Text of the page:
Aquis resort

The Aquis Resort covers over ten auqare kilometres of cyclone prone floodplain

By Willy Bach

In case some of us have not been watching, gambling casinos are not a sustainable industry.  They are a relic of our profligate past. They are the dream that has turned into a nightmare. In the USA, five casinos have gone bankrupt recently and even Donald Trump’s empire is not immune from this unraveling process.

The demise of gambling in Atlantic City, NJ is a chilling lesson in how governments addicted to gambling revenue are on the road to ruination. What can be done with huge examples of junk architecture that are thirsty for water and power services and perform no productive function? Casinos rate poorly in building community resilience and a more equitable society in which to face an uncertain future of resource depletion and climate change.

It is an industry that depends on the corrupting of politics and public administration. Casino entrepreneurs like to have protection from competition and open slather conditions in which to operate, as shown by the secret deal that protects the Crown Casino profits from the Victorian government’s timid efforts to mitigate the social harm of gambling addiction. Secret deals are an insult to accountability and good governance. They also have the effect of distorting the market for more productive and socially useful industries. Inevitably, we must assume that secret deals are at the heart of NSW and Queensland casino proposals, as these states compete with Victoria in order to attract new casino industry entrants.  The business model inevitably depends on encouraging addiction and predates on people with a propensity for harmful habits, as pointed out by Tim Costello. This is clearly the case with the proposed Aquis Resort near Cairns Cairns, in spite of the blue sky exaggerated claims made by the Hong Kong investors.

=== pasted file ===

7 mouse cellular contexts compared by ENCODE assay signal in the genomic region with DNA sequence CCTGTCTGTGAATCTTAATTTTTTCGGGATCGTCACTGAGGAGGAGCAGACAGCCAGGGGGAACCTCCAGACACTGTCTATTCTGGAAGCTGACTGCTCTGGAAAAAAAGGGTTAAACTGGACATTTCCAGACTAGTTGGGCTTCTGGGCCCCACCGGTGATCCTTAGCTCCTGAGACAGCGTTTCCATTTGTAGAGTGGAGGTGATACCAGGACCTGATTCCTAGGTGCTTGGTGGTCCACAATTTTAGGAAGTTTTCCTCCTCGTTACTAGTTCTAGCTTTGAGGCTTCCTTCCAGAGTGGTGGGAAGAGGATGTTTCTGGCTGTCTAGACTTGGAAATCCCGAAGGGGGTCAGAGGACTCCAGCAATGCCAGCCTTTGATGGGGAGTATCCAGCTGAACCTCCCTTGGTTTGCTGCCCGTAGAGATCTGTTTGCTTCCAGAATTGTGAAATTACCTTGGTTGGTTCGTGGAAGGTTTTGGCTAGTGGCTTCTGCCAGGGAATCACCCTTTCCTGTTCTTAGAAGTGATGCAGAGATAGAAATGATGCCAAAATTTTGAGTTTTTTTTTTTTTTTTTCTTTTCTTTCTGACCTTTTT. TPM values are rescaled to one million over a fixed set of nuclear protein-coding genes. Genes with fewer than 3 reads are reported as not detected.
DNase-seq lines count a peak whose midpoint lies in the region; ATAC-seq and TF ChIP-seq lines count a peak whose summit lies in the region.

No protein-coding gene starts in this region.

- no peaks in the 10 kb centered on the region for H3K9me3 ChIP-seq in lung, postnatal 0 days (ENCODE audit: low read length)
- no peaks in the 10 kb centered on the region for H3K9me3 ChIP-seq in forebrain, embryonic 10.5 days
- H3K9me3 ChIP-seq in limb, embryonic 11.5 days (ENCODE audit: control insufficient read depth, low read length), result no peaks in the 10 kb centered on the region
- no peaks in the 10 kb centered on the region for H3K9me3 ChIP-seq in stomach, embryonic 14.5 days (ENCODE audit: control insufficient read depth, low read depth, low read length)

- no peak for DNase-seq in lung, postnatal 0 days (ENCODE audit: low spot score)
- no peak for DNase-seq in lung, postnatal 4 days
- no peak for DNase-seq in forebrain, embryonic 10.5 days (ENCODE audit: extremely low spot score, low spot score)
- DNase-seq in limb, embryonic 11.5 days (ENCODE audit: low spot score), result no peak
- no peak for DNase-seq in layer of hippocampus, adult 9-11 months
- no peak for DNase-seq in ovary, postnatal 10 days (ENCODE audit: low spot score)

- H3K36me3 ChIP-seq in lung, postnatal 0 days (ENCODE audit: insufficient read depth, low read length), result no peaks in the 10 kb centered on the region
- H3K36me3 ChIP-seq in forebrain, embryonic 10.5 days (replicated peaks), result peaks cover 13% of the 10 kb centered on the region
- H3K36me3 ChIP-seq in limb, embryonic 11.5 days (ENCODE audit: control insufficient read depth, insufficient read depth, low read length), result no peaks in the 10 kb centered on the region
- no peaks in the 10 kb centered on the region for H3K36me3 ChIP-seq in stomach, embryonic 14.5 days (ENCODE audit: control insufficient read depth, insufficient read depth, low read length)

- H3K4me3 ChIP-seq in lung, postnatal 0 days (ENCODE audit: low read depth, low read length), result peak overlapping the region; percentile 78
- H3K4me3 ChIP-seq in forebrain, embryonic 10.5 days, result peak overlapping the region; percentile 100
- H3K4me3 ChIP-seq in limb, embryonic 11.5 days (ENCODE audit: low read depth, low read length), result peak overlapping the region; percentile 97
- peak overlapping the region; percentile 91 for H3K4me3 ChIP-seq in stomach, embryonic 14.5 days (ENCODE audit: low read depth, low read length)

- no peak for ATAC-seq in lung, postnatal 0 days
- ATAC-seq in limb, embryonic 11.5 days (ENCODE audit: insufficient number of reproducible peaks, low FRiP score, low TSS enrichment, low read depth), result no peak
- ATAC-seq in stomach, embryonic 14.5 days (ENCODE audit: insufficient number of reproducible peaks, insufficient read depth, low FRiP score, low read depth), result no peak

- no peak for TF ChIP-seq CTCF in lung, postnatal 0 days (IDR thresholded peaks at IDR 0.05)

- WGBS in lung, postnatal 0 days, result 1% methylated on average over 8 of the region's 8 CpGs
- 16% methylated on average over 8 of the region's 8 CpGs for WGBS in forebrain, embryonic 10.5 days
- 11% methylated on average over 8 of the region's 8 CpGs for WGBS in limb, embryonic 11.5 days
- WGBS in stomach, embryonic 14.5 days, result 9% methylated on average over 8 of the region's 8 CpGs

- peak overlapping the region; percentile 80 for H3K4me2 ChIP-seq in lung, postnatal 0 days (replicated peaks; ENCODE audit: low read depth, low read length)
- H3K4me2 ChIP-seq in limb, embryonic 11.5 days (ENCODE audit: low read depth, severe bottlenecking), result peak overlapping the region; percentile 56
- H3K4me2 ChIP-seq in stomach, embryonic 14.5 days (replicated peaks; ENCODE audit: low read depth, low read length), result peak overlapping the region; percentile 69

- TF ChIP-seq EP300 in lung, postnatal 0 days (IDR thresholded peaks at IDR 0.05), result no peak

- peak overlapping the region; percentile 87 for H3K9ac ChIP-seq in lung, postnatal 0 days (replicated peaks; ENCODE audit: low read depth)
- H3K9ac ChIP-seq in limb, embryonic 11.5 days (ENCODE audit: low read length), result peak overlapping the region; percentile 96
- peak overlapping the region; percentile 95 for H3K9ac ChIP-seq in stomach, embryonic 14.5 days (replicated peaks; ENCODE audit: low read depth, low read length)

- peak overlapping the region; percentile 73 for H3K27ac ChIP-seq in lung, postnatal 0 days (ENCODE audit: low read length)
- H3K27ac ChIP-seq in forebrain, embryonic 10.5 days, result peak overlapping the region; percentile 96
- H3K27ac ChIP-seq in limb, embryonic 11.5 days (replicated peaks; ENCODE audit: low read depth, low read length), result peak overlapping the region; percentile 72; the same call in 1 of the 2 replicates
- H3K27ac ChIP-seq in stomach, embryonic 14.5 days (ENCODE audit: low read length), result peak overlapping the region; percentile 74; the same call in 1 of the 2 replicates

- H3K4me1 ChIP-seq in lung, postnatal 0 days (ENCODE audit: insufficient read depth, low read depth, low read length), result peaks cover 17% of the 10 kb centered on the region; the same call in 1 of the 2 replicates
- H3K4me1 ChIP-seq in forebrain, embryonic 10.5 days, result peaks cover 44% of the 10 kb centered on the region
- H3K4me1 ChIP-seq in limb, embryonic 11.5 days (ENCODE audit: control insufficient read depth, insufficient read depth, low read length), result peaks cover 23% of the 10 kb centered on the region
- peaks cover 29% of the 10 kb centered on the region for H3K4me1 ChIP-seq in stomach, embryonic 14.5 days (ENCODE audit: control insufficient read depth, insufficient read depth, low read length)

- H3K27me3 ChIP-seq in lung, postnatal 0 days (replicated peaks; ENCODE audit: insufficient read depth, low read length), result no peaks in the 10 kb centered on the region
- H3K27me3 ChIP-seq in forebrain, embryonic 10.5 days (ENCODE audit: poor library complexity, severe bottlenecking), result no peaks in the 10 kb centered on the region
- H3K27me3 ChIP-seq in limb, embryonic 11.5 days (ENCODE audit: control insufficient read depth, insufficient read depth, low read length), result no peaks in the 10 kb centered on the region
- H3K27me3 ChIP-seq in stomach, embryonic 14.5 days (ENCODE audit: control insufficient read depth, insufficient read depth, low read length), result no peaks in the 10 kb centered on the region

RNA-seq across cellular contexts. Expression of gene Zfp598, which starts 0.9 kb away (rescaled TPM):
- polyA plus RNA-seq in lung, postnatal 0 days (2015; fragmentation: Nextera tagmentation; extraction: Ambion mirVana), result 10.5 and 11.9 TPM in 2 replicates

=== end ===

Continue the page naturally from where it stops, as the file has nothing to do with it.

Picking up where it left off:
Casinos often require special dispensation, special planning permission and/or relaxations of environmental, economic and social constraints. In other words they receive special advantages not available to other businesses. The only way to get this kind of privilege is via political campaign donations and promises of other benefits and/or directorships. State governments that agree to casinos and grant these advantages are then hooked on their share of profits gained at the expense of their constituents.

In order to ensure we elect people who have the public interest at the core of their being we have to discourage those who are in politics for personal gain and sectional interests. In the case of NSW, a government led by someone who exercises poor judgment over a bottle of Grange Hermitage cannot be entrusted with the negotiations for dealing with Australia’s richest man.  Thanks to Independent Senator, Nick Xenophon for standing up and speaking out.

It is also well documented that casinos send their profits off-shore or find other means to minimise he tax they pay, encourage prostitution, various forms of exploitation and money laundering.  Secret banks, secret tax deals, where does it end?  It results in thoroughly compromised and corrupted officials and public figures. It results in the demise of democracy. One has only to look at the political activities of Sheldon Adelson in the USA and Hong Kong to see the excesses this can lead to.